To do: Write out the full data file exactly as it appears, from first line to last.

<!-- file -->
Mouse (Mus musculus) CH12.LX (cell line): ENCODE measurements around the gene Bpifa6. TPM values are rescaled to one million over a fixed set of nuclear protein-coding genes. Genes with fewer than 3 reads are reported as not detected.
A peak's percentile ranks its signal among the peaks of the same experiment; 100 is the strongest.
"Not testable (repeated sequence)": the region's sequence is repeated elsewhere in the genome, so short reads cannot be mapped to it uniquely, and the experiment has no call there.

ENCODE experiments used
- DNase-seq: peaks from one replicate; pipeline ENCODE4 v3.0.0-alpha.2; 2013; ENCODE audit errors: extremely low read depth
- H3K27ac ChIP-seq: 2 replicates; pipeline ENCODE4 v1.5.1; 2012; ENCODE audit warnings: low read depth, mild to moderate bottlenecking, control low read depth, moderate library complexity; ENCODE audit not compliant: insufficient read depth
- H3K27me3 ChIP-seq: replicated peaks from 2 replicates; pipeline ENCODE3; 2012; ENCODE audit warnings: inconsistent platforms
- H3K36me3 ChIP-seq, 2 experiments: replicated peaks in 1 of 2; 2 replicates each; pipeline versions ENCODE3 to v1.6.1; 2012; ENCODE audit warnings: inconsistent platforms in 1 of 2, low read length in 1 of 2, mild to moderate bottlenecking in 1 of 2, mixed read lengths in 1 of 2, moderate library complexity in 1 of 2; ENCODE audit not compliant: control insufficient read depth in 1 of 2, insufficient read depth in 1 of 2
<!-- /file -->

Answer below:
Mouse (Mus musculus) CH12.LX (cell line): ENCODE measurements around the gene Bpifa6. TPM values are rescaled to one million over a fixed set of nuclear protein-coding genes. Genes with fewer than 3 reads are reported as not detected.
A peak's percentile ranks its signal among the peaks of the same experiment; 100 is the strongest.
"Not testable (repeated sequence)": the region's sequence is repeated elsewhere in the genome, so short reads cannot be mapped to it uniquely, and the experiment has no call there.

ENCODE experiments used
- DNase-seq: peaks from one replicate; pipeline ENCODE4 v3.0.0-alpha.2; 2013; ENCODE audit errors: extremely low read depth
- H3K27ac ChIP-seq: 2 replicates; pipeline ENCODE4 v1.5.1; 2012; ENCODE audit warnings: low read depth, mild to moderate bottlenecking, control low read depth, moderate library complexity; ENCODE audit not compliant: insufficient read depth
- H3K27me3 ChIP-seq: replicated peaks from 2 replicates; pipeline ENCODE3; 2012; ENCODE audit warnings: inconsistent platforms
- H3K36me3 ChIP-seq, 2 experiments: replicated peaks in 1 of 2; 2 replicates each; pipeline versions ENCODE3 to v1.6.1; 2012; ENCODE audit warnings: inconsistent platforms in 1 of 2, low read length in 1 of 2, mild to moderate bottlenecking in 1 of 2, mixed read lengths in 1 of 2, moderate library complexity in 1 of 2; ENCODE audit not compliant: control insufficient read depth in 1 of 2, insufficient read depth in 1 of 2